A sensitive electrochemical immunosensor for label-free detection of Zika-virus protein

Article metrics

Abstract

This work, as a proof of principle, presents a sensitive and selective electrochemical immunosensor for Zika-virus (ZIKV)-protein detection using a functionalized interdigitated micro-electrode of gold (IDE-Au) array. A miniaturized IDE-Au immunosensing chip was prepared via immobilization of ZIKV specific envelop protein antibody (Zev-Abs) onto dithiobis(succinimidyl propionate) i.e., (DTSP) functionalized IDE-Au (electrode gap/width of 10 µm). Electrochemical impedance spectroscopy (EIS) was performed to measure the electrical response of developed sensing chip as a function of ZIKV-protein concentrations. The results of EIS studies confirmed that sensing chip detected ZIKV-protein selectively and exhibited a detection range from 10 pM to 1 nM and a detection limit of 10 pM along with a high sensitivity of 12 kΩM−1. Such developed ZIKV immune-sensing chip can be integrated with a miniaturized potentiostat (MP)-interfaced with a smartphone for rapid ZIKV-infection detection required for early stage diagnostics at point-of-care application.

Introduction

Zika-virus (ZIKV) infection, a mosquito-borne viral infection associated with microcephaly and neuro-disorders, became a very serious global health concern1,2. ZIKV have modified itself in humans and can be maintained in large populations through a mosquito-human-mosquito transmission cycle where a non-human reservoirs is  not mandatory for transmission. The similarity between the symptoms caused by ZIKV and other flavivirus-infection disease made selective ZIKV diseases diagnostics very challenging and causes delay in therapy decision. The available ZIKV diagnostics methods such as ELISA and PCR are effective but they are very expensive, time consuming and expert labor intensive. Beside this, unavailability of effective vaccines and drugs raised the demand of early stage ZIKV detection needed for rapid diagnostics and infection progression monitoring to decide therapy timely1,3.

Serious efforts are being made to develop efficient analytical methods for rapid and selective qualitative assessment of ZIKV-infection in real samples at epidemic site-location. These approaches were useful for the screening of ZIKV infection progression and therapy efficacy assessment1. Recently a paper based biosensor fabricated using CRISPR-Cas9 (clustered regularly interspacedshort palindromic repeats-associated protein-9 nuclease) was developed to detect ZIKV-RNA genome4,5. A sensing system, proposed for point-of-care (POC) application, based on reverse transcription-loopmediated isothermal amplification (RT-LAMP) was developed for a sensitive detection of ZIKV6. Very recently, a smartphone based approach which function on RT-LAMP phenomena was proposed to detect ZIKV, chikungunya, and dengue viruses7. These methods are colorimetric and showed significant qualitative sensing outcomes. RNA based capacitive sensing methodologies8 and nanoparticles-assisted plamonic platform have also been explored for the quantitative estimation of ZIKV9,10,11. However, these methods are multi-component based systems and investigators of above discussed research suggested lot of optimizations followed by validations prior promote these methods for clinical application. Thus, least components based analytical tools for rapid diagnostics of ZIKV-infection at early stage are urgently required.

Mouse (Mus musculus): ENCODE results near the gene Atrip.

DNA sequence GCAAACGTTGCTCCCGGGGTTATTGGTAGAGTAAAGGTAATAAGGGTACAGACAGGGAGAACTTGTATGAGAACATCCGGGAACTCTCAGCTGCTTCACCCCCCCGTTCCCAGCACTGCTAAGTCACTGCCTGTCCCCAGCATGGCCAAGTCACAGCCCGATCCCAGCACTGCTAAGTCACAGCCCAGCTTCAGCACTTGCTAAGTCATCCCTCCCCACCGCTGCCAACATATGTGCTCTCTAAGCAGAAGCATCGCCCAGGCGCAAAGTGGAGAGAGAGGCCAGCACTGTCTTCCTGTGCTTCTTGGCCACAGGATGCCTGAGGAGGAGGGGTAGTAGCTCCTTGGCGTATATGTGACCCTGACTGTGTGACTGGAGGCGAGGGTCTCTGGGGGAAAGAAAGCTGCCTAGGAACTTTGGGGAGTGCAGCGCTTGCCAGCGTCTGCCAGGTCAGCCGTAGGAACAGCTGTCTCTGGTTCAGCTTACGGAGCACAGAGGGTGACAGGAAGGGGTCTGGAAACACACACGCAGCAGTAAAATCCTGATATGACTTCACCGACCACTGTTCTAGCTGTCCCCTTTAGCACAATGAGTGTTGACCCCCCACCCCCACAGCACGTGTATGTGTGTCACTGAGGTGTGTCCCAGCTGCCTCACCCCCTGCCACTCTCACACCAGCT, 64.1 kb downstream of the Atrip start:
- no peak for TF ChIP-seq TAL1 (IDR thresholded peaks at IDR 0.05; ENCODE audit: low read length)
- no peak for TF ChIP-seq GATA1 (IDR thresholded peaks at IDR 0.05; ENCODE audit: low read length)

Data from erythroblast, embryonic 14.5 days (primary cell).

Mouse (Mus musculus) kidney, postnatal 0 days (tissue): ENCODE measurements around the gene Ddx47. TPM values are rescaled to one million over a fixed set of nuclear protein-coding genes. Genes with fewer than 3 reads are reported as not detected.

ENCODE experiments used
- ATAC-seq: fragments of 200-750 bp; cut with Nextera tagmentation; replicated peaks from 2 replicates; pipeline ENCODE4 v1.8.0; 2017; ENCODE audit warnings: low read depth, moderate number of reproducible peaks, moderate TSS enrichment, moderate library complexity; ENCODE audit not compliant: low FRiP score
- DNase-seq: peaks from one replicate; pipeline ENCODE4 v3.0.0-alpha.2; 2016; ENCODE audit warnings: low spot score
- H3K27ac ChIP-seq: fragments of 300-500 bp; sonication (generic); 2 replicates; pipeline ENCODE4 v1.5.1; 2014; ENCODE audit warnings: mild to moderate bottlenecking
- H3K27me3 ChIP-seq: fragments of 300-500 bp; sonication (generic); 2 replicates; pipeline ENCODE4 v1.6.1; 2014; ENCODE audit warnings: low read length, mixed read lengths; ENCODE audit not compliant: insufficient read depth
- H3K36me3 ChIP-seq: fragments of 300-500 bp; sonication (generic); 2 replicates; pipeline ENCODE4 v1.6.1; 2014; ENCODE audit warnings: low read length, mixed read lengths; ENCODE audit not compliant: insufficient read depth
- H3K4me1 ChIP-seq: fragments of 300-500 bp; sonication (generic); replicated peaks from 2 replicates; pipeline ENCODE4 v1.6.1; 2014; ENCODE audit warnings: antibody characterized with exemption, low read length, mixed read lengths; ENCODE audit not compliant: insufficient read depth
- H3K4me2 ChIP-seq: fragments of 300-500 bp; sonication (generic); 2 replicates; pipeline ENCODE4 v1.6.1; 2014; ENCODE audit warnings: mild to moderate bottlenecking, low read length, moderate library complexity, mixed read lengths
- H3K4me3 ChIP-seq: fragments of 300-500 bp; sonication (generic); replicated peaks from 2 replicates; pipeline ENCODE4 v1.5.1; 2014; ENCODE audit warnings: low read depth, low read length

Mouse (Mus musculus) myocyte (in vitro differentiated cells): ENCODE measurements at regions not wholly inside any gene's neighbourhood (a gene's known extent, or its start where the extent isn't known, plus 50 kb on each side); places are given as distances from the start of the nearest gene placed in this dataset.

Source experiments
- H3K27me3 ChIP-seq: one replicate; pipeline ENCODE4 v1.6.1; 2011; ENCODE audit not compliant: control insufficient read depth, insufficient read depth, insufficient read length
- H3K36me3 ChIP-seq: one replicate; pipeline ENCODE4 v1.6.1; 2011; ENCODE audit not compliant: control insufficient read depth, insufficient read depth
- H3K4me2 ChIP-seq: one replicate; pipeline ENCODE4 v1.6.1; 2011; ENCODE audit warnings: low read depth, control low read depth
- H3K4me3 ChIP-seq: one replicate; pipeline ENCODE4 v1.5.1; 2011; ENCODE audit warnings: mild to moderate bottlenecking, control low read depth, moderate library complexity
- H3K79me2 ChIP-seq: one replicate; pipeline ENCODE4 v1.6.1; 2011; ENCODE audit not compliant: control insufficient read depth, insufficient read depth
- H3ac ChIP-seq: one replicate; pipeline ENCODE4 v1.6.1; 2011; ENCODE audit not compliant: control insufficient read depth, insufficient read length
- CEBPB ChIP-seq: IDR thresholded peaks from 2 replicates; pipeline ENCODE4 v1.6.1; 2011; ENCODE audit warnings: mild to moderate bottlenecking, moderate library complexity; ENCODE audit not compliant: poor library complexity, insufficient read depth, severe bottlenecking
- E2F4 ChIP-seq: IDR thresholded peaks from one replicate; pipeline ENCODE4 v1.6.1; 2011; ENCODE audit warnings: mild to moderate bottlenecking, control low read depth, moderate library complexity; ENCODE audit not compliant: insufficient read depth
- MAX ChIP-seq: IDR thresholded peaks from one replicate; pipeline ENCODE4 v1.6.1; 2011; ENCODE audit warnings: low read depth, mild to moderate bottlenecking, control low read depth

Aiming to develop an ASSURED i.e., affordable, sensitive, specific, user-friendly, rapid, robust, equipment free, and deliverable systems for ZIKV infection diseases, an electrochemical sensing system with the ability to detect a targeted analyte at low level could be one of best recommended approach3,12,13,14. For developing such systems, the introduction of nano/micro-electronics to develop miniaturized potentiostat (MP), nano/micro electrodes to develop sensing chips, nanostructures to load more amount of biomolecule, and automated BioMEMS functions at low volume has revolutionized biomarker detection at pM/fM needed for early stage diseases diagnostics12,13,14,15,16. The successful integration of these device components will resulted in smart sensing systems able to perform diagnostics at POC application. Recently, a graphene based nucleic acid based immunosensor was developed for the electrochemical detection of ZIKV. This biosensor functioned on field effect transistor (FET) based biosensing principle and detected ZIKV at 450 pM17. This sensor performed quantitative detection of ZIKV but at very high dose and may not be effective to detect ZIKV infection progression where the virus level variation is at pM level. For example, the virus infection level varies at very low level under a therapy. Thus developing systems with the ability to detect low ZIKV concentration (pM/fM) are urgently required for ZIKV diagnostics and therapy monitoring, as illustrated in Fig. 1A.

Figure 1
figure1

(A) Necessity of a smart sensitive ZIKV biosensor in order to manage ZIKV diseases, (B) Illustration of IDE-Au based electrochemical ZIKV immunosensor.

In this research, we present an electrochemical immunosensor (illustrated in Fig. 1B) fabricated via immobilization of ZIKV-envelop protein antibody (Zev-Abs) onto self-assembled monolayer (SAM) of DTSP deposited on IDE-Au for the selective detection of ZIKV concentration ranging from 10 pM to 1 nM using electrochemical impedance spectroscopy (EIS). The Zev protein was selected as a model target protein because this segment of ZIKV stricture bind with antibody with high affinity resulting in neutralization of ZIKV strain18,19. Our developed sensor exhibited detection limit of 10 pM and has potential to integrate with a MP-interfaced with smartphone for data storage and data analysis at POC. Thus generated bio-informatics can be useful to rapid diseases diagnostics and timely therapy decision.